Click fraud threatens m-commerce boom: BuzzCity
By Digital News Asia May 14, 2015
- Use of ‘click farms’ or software to skew results adversely affecting campaigns
- Banks’ mobile strategies evolving, but communications with customers outmoded
AS mobile commerce (m-commerce) continues to gain momentum and more brands are turning to mobile advertising, the dominant CPC (cost per click) advertising model can be subject to fraudulent clicks, BuzzCity warned.
In some cases, this is when site owners generate clicks on ads that appear on their own site to boost their earnings, the mobile advertising network company said in its The BuzzCity Report.
Click fraud seriously diminishes the efficiency of a campaign and can adversely affect the user experience – with some promotional messages becoming unreliable and sometimes misleading, BuzzCity said in the April edition of its quarterly report of the mobile Internet.
There are two primary motivations behind click fraud:
- Malicious publishers hoping inflate revenue despite not having sufficient real traffic. These have been known to make use of ‘click farms’ – where people are hired to manually click ads – or sophisticated software that mimics the behaviour of a surfer.
- Malicious advertisers trying to undermine competitors by depleting their budgets with false clicks. These are known to use click farms or software that hijacks the click and directs it to another site.
Click fraud effectively enables fraudsters to make a small sum of money from each fraudulent click, which can add up to quite a large sum of money when done enough times, BuzzCity said.
M-banking boom, customers unaware
Meanwhile, mobile banking continues to increase, but a skewed approach to communications means customers are confused as to the range of features and services available to them, according to the ongoing global research from BuzzCity.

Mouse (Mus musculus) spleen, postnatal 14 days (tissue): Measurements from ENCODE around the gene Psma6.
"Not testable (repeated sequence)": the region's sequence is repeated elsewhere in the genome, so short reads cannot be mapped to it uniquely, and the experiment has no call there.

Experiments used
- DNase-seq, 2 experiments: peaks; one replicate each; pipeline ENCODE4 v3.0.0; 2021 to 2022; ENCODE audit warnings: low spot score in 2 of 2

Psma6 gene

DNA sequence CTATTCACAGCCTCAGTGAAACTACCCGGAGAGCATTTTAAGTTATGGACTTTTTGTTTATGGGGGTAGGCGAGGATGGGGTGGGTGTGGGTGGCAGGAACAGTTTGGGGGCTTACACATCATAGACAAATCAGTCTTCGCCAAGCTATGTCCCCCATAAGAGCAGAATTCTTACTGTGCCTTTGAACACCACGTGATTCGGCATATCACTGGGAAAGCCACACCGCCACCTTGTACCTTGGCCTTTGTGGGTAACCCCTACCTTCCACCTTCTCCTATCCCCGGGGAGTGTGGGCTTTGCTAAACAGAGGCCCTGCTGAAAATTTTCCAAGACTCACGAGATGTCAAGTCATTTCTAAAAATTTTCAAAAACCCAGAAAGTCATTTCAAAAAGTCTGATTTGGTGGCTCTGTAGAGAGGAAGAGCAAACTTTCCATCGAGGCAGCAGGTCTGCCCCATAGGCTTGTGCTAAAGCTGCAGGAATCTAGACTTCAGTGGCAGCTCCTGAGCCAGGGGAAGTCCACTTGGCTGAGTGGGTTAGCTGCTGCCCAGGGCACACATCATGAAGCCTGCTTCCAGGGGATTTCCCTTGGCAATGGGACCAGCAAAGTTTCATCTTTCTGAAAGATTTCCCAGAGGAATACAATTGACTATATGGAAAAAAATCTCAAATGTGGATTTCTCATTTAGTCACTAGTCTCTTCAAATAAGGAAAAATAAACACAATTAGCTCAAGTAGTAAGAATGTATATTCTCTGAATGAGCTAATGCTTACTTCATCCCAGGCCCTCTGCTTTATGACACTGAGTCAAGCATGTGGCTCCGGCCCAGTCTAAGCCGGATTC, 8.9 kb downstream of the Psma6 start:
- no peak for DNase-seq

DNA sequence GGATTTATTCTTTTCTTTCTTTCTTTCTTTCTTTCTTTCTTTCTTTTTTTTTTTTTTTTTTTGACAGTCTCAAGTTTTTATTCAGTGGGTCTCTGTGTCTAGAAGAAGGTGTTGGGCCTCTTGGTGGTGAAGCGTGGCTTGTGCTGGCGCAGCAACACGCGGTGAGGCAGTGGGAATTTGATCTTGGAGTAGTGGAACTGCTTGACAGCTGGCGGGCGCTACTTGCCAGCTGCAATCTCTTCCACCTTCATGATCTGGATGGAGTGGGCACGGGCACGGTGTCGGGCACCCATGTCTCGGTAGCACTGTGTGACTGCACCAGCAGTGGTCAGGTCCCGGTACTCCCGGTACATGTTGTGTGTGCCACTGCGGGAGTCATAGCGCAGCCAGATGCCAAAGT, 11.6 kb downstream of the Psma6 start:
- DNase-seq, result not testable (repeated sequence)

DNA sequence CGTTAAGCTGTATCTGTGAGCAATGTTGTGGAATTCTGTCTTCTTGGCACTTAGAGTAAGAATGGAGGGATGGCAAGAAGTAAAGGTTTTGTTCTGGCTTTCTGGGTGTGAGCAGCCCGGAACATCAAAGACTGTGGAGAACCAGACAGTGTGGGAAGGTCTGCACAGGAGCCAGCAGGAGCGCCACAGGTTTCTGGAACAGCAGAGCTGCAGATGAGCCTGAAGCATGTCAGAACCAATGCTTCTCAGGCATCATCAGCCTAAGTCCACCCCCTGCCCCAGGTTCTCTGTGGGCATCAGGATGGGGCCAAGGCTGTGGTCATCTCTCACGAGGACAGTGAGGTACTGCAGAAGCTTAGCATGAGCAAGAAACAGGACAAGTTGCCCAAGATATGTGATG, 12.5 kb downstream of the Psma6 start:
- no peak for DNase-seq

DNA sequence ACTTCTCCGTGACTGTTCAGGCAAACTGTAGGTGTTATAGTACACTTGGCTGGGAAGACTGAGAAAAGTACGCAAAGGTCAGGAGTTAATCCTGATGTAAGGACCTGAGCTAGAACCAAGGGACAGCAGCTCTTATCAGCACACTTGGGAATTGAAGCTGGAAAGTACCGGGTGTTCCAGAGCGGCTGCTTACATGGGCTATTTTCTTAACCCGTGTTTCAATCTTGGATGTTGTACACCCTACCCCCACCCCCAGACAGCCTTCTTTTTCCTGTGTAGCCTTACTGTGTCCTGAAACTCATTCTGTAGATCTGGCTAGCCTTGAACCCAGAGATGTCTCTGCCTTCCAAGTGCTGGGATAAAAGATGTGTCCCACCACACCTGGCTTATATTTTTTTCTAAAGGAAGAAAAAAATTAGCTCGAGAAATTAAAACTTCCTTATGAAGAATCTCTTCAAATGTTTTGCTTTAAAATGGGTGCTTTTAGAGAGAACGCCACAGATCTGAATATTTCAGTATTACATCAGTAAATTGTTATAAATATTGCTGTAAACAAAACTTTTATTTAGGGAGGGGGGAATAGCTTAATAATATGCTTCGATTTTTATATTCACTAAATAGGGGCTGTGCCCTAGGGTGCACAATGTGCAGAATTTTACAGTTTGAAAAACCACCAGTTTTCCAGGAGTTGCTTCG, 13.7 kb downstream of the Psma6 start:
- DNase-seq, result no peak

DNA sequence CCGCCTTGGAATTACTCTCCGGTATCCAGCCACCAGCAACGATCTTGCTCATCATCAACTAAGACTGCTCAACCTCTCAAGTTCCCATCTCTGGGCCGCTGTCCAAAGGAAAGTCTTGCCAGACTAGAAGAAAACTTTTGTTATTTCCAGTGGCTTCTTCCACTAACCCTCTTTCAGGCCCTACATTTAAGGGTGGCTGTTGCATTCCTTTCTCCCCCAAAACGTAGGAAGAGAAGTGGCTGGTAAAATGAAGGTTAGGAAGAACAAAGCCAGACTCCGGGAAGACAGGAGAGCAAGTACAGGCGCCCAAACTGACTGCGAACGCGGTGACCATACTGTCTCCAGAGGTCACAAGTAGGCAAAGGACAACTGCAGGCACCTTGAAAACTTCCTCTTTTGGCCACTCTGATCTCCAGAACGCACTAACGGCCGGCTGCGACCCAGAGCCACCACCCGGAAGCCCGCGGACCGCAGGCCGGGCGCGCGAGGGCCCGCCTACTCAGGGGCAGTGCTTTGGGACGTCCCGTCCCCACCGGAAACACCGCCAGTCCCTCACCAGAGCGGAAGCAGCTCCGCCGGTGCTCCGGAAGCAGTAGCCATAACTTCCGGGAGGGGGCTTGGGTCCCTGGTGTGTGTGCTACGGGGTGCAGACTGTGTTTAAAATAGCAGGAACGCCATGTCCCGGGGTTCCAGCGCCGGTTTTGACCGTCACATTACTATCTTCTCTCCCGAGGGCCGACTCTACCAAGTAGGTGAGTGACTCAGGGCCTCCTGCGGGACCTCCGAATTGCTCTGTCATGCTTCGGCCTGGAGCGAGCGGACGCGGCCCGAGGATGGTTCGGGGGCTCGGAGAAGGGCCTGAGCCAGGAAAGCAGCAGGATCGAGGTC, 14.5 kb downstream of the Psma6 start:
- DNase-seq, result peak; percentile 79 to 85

And although nearly all banks now offer mobile banking services, marketing efforts to communicate to their customers remain traditional, with television cited as the most used medium for promotions (35%).
The correlation between customers failing to grasp online banking juxtaposes with increased emphasis on TV campaigns, BuzzCity said in a statement.
Only 20% of marketing spend was placed on mobile advertising, an increase of 3% from 2013, and less is spent on radio and newspapers – 7% and 11% respectively.
Banks are failing to communicate on the very devices they are offering their services on, BuzzCity said in its statement.
“This skewed approach that many banks place on TV advertising is failing to engage their own customers,” BuzzCity founder and chief executive officer Dr KF Lai (pic).
“By focusing all efforts on just one channel of communication and not the actual devices that their customers are using every minute of every day, the banks are clearly missing opportunities. This is integral to building relationships and trust with their audiences,” he added.
BuzzCity said its survey was conducted between Feb 2nd and March 3, amongst 3,300 respondents from 23 of its ‘benchmark countries.’
The survey consisted of multiple-choice questions to cater to the media channel of choice, the mobile Internet. In many cases, respondents were asked questions offering multiple selections of multiple choices.
The survey covered countries across the Americas, Asia, Africa and Western Europe. Particular focus was placed on benchmark markets for comparisons against previous studies in 2013.
Indonesia and Malaysia
More than a third of Malaysian mobile users now use their mobile for financial transactions, a growth of 70% from 2013 (21%) to 2015 (36%), BuzzCity said.
If uptake remains at the current rate, it is expected that all mobile users will bank online within the next couple of years.
Although nearly all banks provide some form of mobile banking service – still over one in five (19%) don’t believe that facilities are available to them, 45% have yet to use their mobiles for banking, services with a quarter ‘planning to do so.’
Despite the advancements in mobile banking, one in five users (18%) in Malaysia continue to have concerns about security – although security concerns have decreased by 39% from 2013, signalling a major shift.
One in four (24%) also believe that their mobile device is not suitable for online banking.
Indonesia is another market where mobile is very much the first screen among consumers – surfers spend 180 minutes a day on their mobiles – changing the way people communicate, gather information and how they buy products.
This has posed major challenges for traditional media and the last quarter saw news portals deploy their mobile presence followed by campaigns aimed at driving more traffic to their mobile sites.
Download The BuzzCity Report at reports.buzzcity.com.
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